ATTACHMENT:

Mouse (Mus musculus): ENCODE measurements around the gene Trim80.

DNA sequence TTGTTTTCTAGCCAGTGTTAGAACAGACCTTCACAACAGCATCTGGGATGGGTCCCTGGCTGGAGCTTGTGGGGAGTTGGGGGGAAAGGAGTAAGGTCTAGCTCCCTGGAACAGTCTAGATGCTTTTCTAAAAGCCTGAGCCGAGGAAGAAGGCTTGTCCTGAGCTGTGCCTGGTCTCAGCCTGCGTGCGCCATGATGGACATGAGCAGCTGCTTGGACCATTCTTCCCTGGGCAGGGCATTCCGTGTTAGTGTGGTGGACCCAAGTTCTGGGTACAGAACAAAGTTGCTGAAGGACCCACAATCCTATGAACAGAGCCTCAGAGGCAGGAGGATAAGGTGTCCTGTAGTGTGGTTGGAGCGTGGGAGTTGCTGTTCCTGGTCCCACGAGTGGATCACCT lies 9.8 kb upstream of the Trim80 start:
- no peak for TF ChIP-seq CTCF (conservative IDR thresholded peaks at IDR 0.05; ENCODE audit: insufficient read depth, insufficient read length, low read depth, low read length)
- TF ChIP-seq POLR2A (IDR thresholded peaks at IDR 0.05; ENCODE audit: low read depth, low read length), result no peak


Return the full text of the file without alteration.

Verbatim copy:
Mouse (Mus musculus): ENCODE measurements around the gene Trim80.

DNA sequence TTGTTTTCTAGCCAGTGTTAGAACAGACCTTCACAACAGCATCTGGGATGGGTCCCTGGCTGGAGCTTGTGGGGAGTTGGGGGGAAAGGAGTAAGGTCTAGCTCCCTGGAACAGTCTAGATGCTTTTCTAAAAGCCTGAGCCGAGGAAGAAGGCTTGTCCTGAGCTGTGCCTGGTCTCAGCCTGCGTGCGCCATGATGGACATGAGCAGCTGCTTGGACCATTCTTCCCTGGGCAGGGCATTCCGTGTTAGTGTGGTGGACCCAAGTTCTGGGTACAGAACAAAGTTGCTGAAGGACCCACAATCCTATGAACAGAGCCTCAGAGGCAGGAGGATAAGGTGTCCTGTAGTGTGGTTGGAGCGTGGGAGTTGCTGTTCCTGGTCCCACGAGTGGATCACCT lies 9.8 kb upstream of the Trim80 start:
- no peak for TF ChIP-seq CTCF (conservative IDR thresholded peaks at IDR 0.05; ENCODE audit: insufficient read depth, insufficient read length, low read depth, low read length)
- TF ChIP-seq POLR2A (IDR thresholded peaks at IDR 0.05; ENCODE audit: low read depth, low read length), result no peak